Archer County Fire Crews Counting Blessings

Fire crews in Archer County are counting their blessings. Despite 50Mph+ wind gusts, a series of fortunate circumstances allowed them to get a handle on a wild fire.

The blaze started near HWY 79 and T-Bone Road around 11AM. It started with a single spark from a drilling rig. "They were re-drilling a hole and the exhaust on the pump kicked out a little piece of carbon that ignited the fire," said Archer County Emergency Manager Kelly DeSautel.

The fire quickly spread through a mesquite thicket. By the chance of luck, the fire was moving towards a short-grass pasture. Around the perimeter was a dirt road. Those two things saved the day. "Thank God it was sustainable with the 2 access roads that we have here in the front and in the east of this field it kept it kind of small and easy to maintain," said DeSautel.

Crews from 5 different Departments were joined by the "Bulldozer Brigade" Task Force from the Texas Forest Service. TFS Regional Fire Coordinator Cody Rattan was also on-scene. Rattan, based in Archer City, manages crews from TFS. DeSautel says the TFS bulldozers play a critical role in stopping wildfire. "They create a fire break for us, basically they put their blade down on the ground  they dig anywhere from and 8 to 10 foot wide blade, nothing but a dirt path, something that is usually drive-able to stop the fire from progressing from where it was originally started," said DeSautel.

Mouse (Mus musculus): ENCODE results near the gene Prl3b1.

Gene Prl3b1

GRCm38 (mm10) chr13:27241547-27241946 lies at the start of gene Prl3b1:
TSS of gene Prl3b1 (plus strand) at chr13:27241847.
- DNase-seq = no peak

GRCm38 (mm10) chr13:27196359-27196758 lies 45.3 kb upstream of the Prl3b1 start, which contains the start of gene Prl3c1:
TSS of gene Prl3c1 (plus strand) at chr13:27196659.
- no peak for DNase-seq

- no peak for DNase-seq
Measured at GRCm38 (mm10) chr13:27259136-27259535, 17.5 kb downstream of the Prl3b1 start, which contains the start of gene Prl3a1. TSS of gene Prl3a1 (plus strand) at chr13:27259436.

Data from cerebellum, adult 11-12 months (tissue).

The fire comes the same day US Drought Monitor released staggering information about the State of Texas. 43% of the state is considered to be in the extreme drought category. That is up from just 13% a month ago. The dry weather compounds the fire danger. "Its kind of hard to fight a fire with winds and weather and vegetation as it is right now because its very unpredictable as what that fire is going to do," said DeSautel.

10 homes were considered threatened by the fire. No homes were damaged. DeSautel is just happy things didn't get out of hand. "The winds, averaging 20-30 miles per hour with gusts as high as 50 mph would have created a problem for us - if it had jumped any of those roads it would have created a problem for us, we would have been fighting it to the south and east of us," he said.

Paul Harrop, Newschannel 6